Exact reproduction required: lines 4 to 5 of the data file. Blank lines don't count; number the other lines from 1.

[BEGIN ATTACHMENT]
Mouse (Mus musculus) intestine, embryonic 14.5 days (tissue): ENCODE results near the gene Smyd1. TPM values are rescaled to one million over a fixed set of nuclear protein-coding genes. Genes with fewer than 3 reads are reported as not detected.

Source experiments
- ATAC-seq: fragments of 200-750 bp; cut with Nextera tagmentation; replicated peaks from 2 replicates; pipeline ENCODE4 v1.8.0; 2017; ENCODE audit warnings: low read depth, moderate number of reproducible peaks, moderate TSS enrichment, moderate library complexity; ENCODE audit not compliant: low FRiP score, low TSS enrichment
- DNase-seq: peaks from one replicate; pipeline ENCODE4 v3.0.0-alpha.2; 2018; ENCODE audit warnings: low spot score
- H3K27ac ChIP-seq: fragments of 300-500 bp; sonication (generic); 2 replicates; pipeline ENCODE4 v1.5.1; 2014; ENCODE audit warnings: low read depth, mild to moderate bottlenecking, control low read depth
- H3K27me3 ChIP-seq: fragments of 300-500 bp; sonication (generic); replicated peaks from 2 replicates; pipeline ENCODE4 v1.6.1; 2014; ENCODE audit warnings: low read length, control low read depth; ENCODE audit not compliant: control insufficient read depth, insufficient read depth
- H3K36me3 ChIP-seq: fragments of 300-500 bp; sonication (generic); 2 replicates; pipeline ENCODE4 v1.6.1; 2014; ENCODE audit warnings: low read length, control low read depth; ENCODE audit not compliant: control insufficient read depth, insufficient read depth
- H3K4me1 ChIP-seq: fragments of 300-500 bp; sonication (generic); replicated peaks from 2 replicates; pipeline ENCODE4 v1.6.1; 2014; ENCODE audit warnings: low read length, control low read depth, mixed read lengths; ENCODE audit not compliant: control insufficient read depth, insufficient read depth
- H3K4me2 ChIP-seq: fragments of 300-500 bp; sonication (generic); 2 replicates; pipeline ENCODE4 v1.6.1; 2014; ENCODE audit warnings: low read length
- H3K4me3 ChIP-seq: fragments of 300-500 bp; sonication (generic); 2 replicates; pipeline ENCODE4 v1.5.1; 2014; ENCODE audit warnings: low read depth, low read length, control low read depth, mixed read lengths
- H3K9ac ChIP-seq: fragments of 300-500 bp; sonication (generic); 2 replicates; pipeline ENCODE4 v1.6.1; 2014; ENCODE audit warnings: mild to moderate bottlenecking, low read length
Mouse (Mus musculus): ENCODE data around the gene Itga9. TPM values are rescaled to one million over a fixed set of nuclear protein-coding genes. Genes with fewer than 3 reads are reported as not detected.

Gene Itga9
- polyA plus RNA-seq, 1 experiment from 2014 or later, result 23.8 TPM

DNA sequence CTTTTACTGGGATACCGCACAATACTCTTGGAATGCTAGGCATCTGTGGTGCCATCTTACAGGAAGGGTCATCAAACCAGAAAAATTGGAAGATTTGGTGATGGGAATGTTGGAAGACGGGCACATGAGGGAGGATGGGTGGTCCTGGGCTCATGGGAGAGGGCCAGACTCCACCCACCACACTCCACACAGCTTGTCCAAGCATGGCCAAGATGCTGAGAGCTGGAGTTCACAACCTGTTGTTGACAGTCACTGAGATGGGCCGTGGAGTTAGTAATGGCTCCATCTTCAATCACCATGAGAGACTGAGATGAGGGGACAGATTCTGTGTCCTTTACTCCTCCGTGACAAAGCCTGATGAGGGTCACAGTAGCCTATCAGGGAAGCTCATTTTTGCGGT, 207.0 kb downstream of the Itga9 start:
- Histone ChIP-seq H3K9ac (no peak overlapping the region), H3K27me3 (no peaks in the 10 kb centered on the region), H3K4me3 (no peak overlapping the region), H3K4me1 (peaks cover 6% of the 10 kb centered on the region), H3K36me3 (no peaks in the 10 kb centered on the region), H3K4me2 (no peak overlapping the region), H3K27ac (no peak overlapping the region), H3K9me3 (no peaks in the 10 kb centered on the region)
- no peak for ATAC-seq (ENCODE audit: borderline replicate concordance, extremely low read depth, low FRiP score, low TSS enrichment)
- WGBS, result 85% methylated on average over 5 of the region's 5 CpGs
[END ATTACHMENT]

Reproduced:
- DNase-seq: peaks from one replicate; pipeline ENCODE4 v3.0.0-alpha.2; 2018; ENCODE audit warnings: low spot score
- H3K27ac ChIP-seq: fragments of 300-500 bp; sonication (generic); 2 replicates; pipeline ENCODE4 v1.5.1; 2014; ENCODE audit warnings: low read depth, mild to moderate bottlenecking, control low read depth